The story of the Rubik’s Cube (or “how developers are curious beasts”)

On a recent family trip to Dartmouth, I had the pleasure of taking my children into a toy shop. It was in this toy shop that I bought my son Charlie a Rubik's Cube. 

Now, Charlie is not very old.

I’m not sure he’d really enjoy solving a Rubik’s Cube – yet!

(Though I can confirm that he takes great pleasure in messing it up).

I say I bought it for Charlie but really it was for me.

Could I finally have the time to try and solve the Rubik's Cube whilst on my trip away?

 

Solving the Rubik’s Cube

Of course - I did it the easy way and Googled “how to solve a Rubik's Cube”.

With YouTube by my side, and a beer at my elbow (well, I was on holiday), I settled down to solve the puzzle.

What was the algorithm? Could I get to the bottom of it?

How hard could it really be?

After many hours and numerous YouTube videos I managed to solve the cube from scratch without having to pause and get help from Google.

I can now solve a Rubik's Cube.

Nice.

 

Showing off my new-found talent

On my return to Thames Tower the following week, I thought I would take my Rubik's Cube into work and show the people how good I was.

Surely, they would be impressed that the boss can solve a Rubik’s Cube with ease?

And they’d say, “wow – our boss is so smart”.

So I discreetly sat there in full view trying to solve my cube. 

The phone rang when I had solved two thirds of the cube.

I only had the top row to go.

Pleased with my progress I placed it on my desk and popped out of the room to take my call.

On my return I went to pick up my Rubik's Cube to finish it off, only to find the puzzle had been solved.

 

The mystery of the Rubik’s Cube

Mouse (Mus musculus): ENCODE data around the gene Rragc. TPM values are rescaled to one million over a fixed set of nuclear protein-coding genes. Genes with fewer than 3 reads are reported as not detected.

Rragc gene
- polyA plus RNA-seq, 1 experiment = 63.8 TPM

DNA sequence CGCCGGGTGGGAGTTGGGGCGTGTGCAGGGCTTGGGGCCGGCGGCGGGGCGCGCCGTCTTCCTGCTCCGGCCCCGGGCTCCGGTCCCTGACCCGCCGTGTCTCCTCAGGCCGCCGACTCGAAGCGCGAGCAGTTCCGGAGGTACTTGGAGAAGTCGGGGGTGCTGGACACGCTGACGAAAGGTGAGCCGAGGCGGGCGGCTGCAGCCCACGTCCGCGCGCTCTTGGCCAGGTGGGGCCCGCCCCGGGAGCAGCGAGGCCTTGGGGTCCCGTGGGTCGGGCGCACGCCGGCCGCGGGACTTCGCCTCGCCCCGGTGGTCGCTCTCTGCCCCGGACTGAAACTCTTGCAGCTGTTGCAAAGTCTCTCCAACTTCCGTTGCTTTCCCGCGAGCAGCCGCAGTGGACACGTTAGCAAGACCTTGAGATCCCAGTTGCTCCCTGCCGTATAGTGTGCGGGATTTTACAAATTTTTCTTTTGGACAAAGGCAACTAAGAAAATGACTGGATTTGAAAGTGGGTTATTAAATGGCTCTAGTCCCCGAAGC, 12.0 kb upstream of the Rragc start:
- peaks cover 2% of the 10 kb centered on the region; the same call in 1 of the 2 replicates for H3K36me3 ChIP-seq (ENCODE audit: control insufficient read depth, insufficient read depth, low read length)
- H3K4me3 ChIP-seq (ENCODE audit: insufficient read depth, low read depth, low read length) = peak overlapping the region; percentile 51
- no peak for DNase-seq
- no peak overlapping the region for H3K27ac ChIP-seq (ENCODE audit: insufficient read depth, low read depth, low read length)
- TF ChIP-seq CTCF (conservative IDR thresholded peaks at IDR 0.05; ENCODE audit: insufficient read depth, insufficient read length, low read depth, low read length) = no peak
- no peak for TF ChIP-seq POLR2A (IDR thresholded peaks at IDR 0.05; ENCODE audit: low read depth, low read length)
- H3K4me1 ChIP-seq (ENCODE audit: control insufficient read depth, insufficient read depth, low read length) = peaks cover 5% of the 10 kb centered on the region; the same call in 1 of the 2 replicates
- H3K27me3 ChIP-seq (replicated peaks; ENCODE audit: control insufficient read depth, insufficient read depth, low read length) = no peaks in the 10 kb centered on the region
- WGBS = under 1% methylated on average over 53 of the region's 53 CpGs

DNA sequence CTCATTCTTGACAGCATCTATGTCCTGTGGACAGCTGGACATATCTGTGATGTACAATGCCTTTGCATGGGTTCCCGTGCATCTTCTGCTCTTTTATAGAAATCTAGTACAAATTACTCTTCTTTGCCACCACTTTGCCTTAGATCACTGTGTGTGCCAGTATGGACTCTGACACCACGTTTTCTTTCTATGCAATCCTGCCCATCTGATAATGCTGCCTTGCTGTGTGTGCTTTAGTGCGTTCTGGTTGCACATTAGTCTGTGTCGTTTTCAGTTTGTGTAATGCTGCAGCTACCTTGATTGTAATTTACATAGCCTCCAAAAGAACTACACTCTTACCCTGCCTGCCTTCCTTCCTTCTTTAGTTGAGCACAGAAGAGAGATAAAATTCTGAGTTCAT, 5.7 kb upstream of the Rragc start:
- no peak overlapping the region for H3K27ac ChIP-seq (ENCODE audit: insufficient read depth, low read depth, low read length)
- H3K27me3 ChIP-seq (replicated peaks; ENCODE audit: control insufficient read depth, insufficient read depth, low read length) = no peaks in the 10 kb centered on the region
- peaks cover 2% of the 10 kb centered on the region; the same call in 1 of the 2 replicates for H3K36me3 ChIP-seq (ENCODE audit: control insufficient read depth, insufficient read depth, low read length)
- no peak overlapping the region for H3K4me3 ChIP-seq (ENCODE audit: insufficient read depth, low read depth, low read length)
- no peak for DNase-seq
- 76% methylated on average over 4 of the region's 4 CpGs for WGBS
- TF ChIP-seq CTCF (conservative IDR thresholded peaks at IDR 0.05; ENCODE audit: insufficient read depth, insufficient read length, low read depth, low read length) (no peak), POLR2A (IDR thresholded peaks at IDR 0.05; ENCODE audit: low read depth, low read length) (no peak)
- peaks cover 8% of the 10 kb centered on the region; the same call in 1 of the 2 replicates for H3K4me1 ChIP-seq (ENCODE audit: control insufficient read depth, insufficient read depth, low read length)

There are only two people in the room at the time, so I knew who the possible culprits were. 

I asked, “who solved my cube? I was enjoying that!”.

But no one came forward.

They were acting as though they had no idea.

I started to explain how I could have solved it on my own and didn't need anybody to help.

And then the conversation turned to how fast I can solve it.

 

Developers know how to solve tricky challenges

I explained that I would put money on the fact that somebody in this room could probably solve it faster than me.

I was just pleased to have solved it in the first place. 

Sure enough, it didn't take long before Rob had the Rubik's Cube in his hands.

To my utter amazement, he managed to solve a completely messed up puzzle in 90 seconds.

I couldn't believe it.

The fastest time I had managed to solve it was about 15 minutes!

And this is the point of my story.

 

Developers are curious beasts

They can’t resist a challenge.

Technical. Creative. Business. Personal. Any challenge.

A tricky challenge for a developer is like a box of chocolates for anyone else. Something they simply cannot resist.

I just knew that at least one of the Slate team would be able to solve the cube.

 

Footnote

When Callum came back from Nationwide a little later in the afternoon and saw the cube he said, “great you've got a Rubik's Cube”.

He picked it up.

And he solved it in 2 minutes flat.

The best developers are quite simply curious. Curious about the world, about code, about the best way to address a challenge.

And they solve problems - fast.